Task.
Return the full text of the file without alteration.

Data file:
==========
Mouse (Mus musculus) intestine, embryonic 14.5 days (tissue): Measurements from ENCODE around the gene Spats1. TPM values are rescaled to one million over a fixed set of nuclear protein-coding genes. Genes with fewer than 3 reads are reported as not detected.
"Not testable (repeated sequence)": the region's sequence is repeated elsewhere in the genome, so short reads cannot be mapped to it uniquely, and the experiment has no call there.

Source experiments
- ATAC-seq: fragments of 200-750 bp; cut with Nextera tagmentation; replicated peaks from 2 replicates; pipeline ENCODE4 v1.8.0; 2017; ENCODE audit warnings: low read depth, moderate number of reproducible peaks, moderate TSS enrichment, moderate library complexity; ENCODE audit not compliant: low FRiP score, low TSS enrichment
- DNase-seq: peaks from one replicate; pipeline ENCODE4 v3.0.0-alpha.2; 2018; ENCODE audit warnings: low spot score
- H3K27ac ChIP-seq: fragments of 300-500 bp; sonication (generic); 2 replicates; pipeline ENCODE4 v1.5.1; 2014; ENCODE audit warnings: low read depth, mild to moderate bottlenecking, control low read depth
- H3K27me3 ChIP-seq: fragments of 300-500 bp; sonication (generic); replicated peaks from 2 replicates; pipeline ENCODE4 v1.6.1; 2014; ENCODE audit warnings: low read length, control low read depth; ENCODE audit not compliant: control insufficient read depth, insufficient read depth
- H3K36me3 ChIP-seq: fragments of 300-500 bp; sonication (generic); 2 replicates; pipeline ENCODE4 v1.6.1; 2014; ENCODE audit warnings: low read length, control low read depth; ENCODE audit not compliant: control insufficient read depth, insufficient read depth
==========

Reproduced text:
Mouse (Mus musculus) intestine, embryonic 14.5 days (tissue): Measurements from ENCODE around the gene Spats1. TPM values are rescaled to one million over a fixed set of nuclear protein-coding genes. Genes with fewer than 3 reads are reported as not detected.
"Not testable (repeated sequence)": the region's sequence is repeated elsewhere in the genome, so short reads cannot be mapped to it uniquely, and the experiment has no call there.

Source experiments
- ATAC-seq: fragments of 200-750 bp; cut with Nextera tagmentation; replicated peaks from 2 replicates; pipeline ENCODE4 v1.8.0; 2017; ENCODE audit warnings: low read depth, moderate number of reproducible peaks, moderate TSS enrichment, moderate library complexity; ENCODE audit not compliant: low FRiP score, low TSS enrichment
- DNase-seq: peaks from one replicate; pipeline ENCODE4 v3.0.0-alpha.2; 2018; ENCODE audit warnings: low spot score
- H3K27ac ChIP-seq: fragments of 300-500 bp; sonication (generic); 2 replicates; pipeline ENCODE4 v1.5.1; 2014; ENCODE audit warnings: low read depth, mild to moderate bottlenecking, control low read depth
- H3K27me3 ChIP-seq: fragments of 300-500 bp; sonication (generic); replicated peaks from 2 replicates; pipeline ENCODE4 v1.6.1; 2014; ENCODE audit warnings: low read length, control low read depth; ENCODE audit not compliant: control insufficient read depth, insufficient read depth
- H3K36me3 ChIP-seq: fragments of 300-500 bp; sonication (generic); 2 replicates; pipeline ENCODE4 v1.6.1; 2014; ENCODE audit warnings: low read length, control low read depth; ENCODE audit not compliant: control insufficient read depth, insufficient read depth